Before a great vision can become reality there may be difficulty. Before a person begins a great endeavor, they may encounter chaos. As a new plant breaks the ground with great difficulty, foreshadowing the huge tree, so must we sometimes push against difficulty in bringing forth our dreams. Out of Chaos, Brilliant Stars are Born.I Ching, Hexagam #3
I’m moving. I’ve been in the process of moving for the past eight weeks, but the truck actually pulls up on Thursday. Granted, I’m only moving three blocks, but as I learned back in my aquarium days, the worst parts of moving, be it a home or a fishtank, apply whether it’s moving across a room or across country. No, that isn’t really true, but it’s close.
I packed my books first, over the course of a month. That’s sixteen boxes. Everything else pretty much fits into another five boxes, give or take (some stuff I’m just carrying over in shopping bags over the course of a few days) which gives some sense of my priorities. For that matter, when I listed the furniture to be moved, five of the eleven items were bookcases of various kinds.
The new apartment has slightly less square footage (and 30% less rent), but a lot of built-in storage space, and I’ve been feeling like its time to downsize anyway, so I’m getting rid of a few things. My dining room hutch/buffet, and my mother’s wedding china, which was in it. My couch, which is tired and needs replacing (with the rent reduction, I can afford to replace some things down the road). My rolltop desk, which I have loved dearly; it took months of looking to find one I loved and could afford (there was a blonde oak antique with porcelain drawer pulls that I drooled over, but it was way out of my range). I figure, I’ve enjoyed it for 40+ years, that’s good enough. The hardest part was finding out the Salvation Army didn’t want it. “It has a lot of scratches and worn spots.” Well, duh. Every time I deal with the Salvation Army, I end up pissed off. I admire the organization and they do important work, but damn, they’re just annoying as hell.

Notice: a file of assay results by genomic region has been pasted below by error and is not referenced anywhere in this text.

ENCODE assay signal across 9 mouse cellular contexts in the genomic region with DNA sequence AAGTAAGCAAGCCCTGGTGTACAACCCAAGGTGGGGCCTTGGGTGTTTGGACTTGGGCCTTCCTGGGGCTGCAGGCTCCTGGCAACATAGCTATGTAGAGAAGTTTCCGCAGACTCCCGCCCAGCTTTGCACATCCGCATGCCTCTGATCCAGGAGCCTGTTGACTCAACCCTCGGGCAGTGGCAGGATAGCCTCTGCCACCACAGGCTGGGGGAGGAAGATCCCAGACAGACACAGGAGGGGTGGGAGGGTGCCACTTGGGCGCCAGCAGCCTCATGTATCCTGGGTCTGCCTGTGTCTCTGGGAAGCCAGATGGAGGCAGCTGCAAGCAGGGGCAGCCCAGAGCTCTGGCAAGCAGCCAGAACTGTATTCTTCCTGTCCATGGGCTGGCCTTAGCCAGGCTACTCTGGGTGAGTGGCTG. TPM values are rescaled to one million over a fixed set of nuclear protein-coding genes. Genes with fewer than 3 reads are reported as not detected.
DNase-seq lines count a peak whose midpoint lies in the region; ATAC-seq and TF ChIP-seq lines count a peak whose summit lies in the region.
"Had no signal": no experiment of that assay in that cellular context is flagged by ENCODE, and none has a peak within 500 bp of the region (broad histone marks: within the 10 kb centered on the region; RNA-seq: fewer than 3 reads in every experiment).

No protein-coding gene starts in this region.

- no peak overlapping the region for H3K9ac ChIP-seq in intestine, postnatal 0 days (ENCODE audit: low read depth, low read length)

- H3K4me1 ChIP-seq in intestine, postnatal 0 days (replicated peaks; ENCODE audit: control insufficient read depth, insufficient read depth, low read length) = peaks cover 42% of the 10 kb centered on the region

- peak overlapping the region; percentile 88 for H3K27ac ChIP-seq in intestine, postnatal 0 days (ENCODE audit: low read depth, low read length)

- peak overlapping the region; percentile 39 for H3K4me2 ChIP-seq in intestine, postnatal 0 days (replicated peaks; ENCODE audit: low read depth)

I’ve thrown out buckets of stuff. It’s amazing to me that, in such a small space, I’ve generated so much junk.
In any case, I’m unable to read, so I’m declaring a moratorium on posting. I’ve been trying to read Tony Hoaglund’s Twenty Poems that could Save America to prepare for next year’s Pushcart read, but my concentration is elsewhere. I jump up in the middle of the night thinking, “I have to clean the vegetable bin!” or “I need to make up the footprints to figure out where things go!” so my mind is on, shall we say, the distinctly non-poetic. I should have chosen something much lighter for this time.
I don’t do well with change. So I’m expecting a few rough weeks. And it’s summer; dealing with heat and humidity is not my strength (though today is beautiful, and the forecast promises more for the immediate future; this is why I live in Maine, the truly awful stuff is kept to a minimum, and six months of winter seems a fair trade).
I’ll be back, probably sooner rather than later.
The hard part’s over; all that’s left is unpacking and readjusting, which is… come to think of it, the other hard part. Everything requires mindfulness, from coming around a corner so I don’t knock the dictionary stand into the wall or remembering where I put the laundry stuff or adjusting windows and shades for a different light pattern.